All of which had been the case for quite a while, but then my boss said I couldn’t have time off to visit my family for Christmas.
That was when I realized something awesome. I didn’t have to do something just because my boss said I had to do it. I could quit the job. I didn’t have any abiding love for bank work. It would be easy! Holy shit, I couldn’t believe I thought of it!
Soon as I made the decision, life changed up a little. I called my mom and floated the idea of coming back home, and she was so cool about it I was stunned. My boss at the bank decided to quit, too. I went about making goodbyes and wrapping up what little needed wrapping up, and then I got a great idea.
My plan was to go to my last day of work, all normal-style, and then halfway through the shift – I would get a Mohawk.
It was genius. It would totally freak everybody out. It would be hella punk rock. I could tell people for years about how cool and anti-establishment I was, how I stuck it to the man by making them DEAL with a guy who had a fuckin’ MOHAWK, you guys. I was so stoked and full of self-satisfaction it’s a wonder I was able to put on my pants that day.
I brought a pair of clippers in a bag and stashed them in the break room. Then when lunch time was coming up, I walked over to Bobby’s desk and broke him the news.
“Dude, you have to come help me cut my hair.”
“What are you talking about?”
“I brought clippers. You gotta give me a Mohawk.”
“I don’t know how to give you a Mohawk, man!”
“Dude, it’s easy. You clip off one side and then you clip off the other. Come on, don’t be a pussy!”
“Okay, but we gotta be quick.”
I’d made Bobby all kinds of nervous by springing it on him at the last second. We went into the employee bathroom and I took my shirt off and knelt down over a wastebasket and Bobby – still wearing a full business suit – stood over me with the clippers. I wanted a REAL Mohawk so we took the guards off and he was shaving my head bald.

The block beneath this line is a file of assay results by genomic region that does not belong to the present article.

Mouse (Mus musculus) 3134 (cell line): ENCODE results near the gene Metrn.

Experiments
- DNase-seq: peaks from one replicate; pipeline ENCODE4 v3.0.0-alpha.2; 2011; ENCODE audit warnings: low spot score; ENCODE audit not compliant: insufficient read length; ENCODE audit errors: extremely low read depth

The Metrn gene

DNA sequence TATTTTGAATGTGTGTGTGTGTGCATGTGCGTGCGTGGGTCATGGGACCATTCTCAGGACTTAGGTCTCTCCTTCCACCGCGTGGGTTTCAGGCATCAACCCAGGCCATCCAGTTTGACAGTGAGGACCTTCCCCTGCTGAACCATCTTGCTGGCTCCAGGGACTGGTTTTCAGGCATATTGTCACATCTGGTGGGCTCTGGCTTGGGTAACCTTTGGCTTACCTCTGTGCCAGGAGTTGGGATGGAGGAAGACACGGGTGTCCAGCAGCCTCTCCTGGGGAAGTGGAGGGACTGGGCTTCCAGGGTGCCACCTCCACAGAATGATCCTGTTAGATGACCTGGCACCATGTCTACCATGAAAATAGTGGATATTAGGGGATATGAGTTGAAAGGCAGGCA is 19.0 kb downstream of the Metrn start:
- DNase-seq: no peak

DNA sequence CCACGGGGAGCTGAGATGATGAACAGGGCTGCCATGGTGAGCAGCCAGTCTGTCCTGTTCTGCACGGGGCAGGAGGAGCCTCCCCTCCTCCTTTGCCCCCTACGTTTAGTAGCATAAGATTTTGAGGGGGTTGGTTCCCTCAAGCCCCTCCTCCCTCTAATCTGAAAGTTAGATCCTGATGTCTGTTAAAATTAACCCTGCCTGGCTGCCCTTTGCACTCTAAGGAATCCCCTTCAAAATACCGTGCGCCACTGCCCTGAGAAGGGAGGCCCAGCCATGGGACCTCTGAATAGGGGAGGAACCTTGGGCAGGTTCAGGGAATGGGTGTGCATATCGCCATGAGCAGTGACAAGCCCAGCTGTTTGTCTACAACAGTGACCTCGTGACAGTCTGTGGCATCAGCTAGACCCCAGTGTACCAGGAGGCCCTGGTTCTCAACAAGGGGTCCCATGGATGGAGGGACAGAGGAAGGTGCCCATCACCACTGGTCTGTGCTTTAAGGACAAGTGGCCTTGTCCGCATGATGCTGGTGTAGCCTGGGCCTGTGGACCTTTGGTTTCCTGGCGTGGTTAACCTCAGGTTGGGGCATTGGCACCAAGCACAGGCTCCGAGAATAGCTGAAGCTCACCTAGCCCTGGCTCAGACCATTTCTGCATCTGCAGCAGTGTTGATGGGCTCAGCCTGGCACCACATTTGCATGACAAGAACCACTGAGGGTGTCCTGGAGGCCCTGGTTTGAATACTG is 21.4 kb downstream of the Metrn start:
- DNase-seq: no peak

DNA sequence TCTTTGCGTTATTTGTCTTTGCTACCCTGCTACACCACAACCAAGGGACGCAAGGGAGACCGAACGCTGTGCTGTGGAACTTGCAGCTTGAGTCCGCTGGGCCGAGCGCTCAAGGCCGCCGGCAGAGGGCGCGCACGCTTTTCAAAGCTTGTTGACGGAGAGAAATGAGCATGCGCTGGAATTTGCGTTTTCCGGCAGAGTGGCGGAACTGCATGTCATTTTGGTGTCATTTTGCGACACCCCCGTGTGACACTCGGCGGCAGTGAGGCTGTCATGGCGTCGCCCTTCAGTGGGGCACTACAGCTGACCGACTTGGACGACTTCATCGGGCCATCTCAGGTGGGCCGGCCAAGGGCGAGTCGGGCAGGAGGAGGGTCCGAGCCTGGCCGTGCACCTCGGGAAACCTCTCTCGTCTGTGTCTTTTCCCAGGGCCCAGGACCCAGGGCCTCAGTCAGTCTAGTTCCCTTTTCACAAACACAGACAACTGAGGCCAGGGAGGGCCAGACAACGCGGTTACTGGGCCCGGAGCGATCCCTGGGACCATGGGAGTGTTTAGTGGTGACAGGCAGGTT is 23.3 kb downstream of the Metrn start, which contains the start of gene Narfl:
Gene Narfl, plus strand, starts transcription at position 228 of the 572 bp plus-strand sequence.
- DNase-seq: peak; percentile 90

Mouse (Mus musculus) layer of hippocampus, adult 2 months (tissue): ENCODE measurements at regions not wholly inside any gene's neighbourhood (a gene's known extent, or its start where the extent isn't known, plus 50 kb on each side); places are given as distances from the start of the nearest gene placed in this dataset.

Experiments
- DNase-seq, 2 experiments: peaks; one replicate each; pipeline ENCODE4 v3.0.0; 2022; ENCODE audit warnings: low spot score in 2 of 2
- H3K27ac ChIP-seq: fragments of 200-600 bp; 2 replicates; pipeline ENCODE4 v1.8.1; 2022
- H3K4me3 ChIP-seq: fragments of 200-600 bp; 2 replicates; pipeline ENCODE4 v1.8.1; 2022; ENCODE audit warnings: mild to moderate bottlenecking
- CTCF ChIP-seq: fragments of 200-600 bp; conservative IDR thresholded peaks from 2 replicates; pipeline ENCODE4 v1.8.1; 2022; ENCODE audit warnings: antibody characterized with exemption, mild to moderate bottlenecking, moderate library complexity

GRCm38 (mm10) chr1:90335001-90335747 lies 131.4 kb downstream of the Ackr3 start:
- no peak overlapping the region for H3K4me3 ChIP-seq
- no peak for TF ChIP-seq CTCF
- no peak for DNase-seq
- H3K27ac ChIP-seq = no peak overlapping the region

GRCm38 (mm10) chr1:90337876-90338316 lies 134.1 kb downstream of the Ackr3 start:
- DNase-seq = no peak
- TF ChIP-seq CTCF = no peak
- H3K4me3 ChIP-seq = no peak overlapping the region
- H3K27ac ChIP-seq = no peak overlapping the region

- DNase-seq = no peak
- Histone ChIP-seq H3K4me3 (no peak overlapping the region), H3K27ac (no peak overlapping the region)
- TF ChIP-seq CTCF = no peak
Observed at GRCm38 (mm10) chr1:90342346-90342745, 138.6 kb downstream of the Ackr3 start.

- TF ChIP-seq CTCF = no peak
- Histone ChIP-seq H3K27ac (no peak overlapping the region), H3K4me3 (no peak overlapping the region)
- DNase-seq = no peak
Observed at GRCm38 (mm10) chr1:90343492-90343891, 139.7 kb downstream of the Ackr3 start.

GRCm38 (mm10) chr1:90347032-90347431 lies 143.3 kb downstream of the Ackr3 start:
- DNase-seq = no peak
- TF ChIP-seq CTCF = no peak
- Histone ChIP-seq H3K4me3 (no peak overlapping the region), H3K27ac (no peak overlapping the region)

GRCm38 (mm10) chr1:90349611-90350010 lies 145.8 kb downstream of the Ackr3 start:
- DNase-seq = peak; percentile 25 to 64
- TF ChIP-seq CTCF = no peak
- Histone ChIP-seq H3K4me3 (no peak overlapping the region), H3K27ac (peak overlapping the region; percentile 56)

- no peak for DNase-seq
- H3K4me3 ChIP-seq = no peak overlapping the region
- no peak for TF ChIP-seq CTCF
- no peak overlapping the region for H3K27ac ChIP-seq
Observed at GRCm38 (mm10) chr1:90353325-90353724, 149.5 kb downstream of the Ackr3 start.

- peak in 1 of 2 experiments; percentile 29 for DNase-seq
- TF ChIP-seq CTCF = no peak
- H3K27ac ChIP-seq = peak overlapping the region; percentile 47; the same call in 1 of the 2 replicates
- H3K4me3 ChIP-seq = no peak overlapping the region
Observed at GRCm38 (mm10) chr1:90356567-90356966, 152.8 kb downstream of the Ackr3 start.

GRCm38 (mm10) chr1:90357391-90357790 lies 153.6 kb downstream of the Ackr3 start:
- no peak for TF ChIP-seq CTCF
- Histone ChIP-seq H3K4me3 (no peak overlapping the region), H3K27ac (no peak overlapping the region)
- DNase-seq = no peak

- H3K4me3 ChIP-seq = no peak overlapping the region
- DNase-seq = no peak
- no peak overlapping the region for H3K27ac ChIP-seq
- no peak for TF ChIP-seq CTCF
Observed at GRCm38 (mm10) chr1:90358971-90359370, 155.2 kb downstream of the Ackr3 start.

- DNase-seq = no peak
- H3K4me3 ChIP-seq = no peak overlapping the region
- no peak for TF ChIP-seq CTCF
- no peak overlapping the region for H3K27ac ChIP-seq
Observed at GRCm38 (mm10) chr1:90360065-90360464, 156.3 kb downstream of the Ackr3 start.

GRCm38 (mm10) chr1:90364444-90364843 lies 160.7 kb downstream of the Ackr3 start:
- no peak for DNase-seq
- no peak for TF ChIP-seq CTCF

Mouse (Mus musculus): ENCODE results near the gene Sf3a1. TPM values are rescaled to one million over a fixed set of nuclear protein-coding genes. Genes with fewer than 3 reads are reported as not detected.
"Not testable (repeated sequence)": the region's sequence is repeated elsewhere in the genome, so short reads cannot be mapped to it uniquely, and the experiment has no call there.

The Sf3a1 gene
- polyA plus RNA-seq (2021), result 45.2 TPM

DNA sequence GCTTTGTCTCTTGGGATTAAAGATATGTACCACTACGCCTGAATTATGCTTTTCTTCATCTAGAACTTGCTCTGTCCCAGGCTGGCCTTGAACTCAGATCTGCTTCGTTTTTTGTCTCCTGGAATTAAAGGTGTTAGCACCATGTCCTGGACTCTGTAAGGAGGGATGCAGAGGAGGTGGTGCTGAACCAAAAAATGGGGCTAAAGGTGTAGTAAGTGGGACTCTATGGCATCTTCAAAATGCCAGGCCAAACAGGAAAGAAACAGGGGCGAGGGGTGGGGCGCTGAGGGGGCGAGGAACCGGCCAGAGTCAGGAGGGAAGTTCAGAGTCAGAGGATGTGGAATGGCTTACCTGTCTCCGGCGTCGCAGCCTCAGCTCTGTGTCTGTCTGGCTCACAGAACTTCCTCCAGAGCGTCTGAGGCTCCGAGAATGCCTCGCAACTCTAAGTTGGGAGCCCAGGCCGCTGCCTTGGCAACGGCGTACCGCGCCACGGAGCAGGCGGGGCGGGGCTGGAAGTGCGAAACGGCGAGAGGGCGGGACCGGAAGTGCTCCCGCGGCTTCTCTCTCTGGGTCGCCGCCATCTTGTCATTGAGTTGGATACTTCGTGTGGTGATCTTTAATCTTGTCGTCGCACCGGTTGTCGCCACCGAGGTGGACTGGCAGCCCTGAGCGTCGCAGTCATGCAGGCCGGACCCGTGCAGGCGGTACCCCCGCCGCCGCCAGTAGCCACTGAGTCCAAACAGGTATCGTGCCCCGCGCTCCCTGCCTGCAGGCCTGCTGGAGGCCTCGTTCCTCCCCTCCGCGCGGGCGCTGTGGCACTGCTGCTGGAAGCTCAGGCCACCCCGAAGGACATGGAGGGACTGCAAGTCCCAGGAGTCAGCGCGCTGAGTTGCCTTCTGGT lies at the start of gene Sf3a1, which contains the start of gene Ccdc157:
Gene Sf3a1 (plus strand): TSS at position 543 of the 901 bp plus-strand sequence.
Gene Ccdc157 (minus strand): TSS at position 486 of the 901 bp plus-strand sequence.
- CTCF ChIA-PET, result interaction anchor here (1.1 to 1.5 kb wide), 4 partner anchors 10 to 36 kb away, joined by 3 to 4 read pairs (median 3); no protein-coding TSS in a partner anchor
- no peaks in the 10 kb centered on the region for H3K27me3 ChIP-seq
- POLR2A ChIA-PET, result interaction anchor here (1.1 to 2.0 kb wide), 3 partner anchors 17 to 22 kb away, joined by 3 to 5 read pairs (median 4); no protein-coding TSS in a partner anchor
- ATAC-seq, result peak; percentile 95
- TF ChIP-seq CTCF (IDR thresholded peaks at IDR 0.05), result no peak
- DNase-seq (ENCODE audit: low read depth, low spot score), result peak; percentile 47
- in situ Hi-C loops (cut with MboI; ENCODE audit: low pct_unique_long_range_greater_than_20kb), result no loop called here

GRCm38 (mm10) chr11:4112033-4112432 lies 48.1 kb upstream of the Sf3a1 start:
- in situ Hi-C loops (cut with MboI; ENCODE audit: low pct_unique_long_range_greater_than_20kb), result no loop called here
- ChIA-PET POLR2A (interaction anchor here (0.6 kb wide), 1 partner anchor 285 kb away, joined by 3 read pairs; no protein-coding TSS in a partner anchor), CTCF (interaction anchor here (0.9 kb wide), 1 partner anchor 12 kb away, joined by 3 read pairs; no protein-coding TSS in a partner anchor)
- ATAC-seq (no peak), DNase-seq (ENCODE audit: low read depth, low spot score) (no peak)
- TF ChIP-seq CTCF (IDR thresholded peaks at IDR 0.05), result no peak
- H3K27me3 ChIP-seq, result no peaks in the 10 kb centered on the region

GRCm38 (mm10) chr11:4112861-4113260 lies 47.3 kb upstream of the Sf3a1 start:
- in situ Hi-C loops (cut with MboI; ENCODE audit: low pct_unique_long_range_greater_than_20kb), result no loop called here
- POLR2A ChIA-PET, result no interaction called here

He was seriously freaking out, though, and he kept saying, “I gotta get back, man, they’re gonna notice I’m gone,” and he ended up cutting the shit out of my scalp with the clipper blades by jamming them into my head too fast. He managed a straight line down one side of the ‘hawk but the right side of my scalp had hair coming out farther around the middle of my head, forming a sort of long triangle instead of a long, thin bar of hair. I was bleeding all over the place. I had loose hair all over my shoulders and neck. I put my shirt back on and it was the most uncomfortable thing I’d ever worn.
I went back to the teller line, all set to rock everybody’s world… and nobody gave a shit. A couple people laughed but nobody was freaked out. I was stunned. I came in with a black eye and everyone got shy and quiet, but a freakin’ badass Mohawk and blood all over? No one really batted an eye. Every time someone walked up, I gave this expectant, excited look, ready for them to flip out, and people would just nod and look at my hair and say, “Well, how ‘bout that?”
I went home and showered and looked at it again and I couldn’t believe how stupid I looked. I tried to fix the damn thing and got Molly and Darren both on the job with the clippers but it was never the glory I expected. And Molly made me agree to shave it off before driving the moving van back home, arguing that without any black people to screw with in either Washington or Oregon, the police would likely instead fuck with people who had stupid punk rock haircuts.
I was so glad to finally have someone give me validation that the ‘hawk was, indeed, a very punk rock gesture on my part, that I shaved it clean off and drove through three states looking like Uncle Fester.
Words: Sean Murray
Art: Manuel Martinez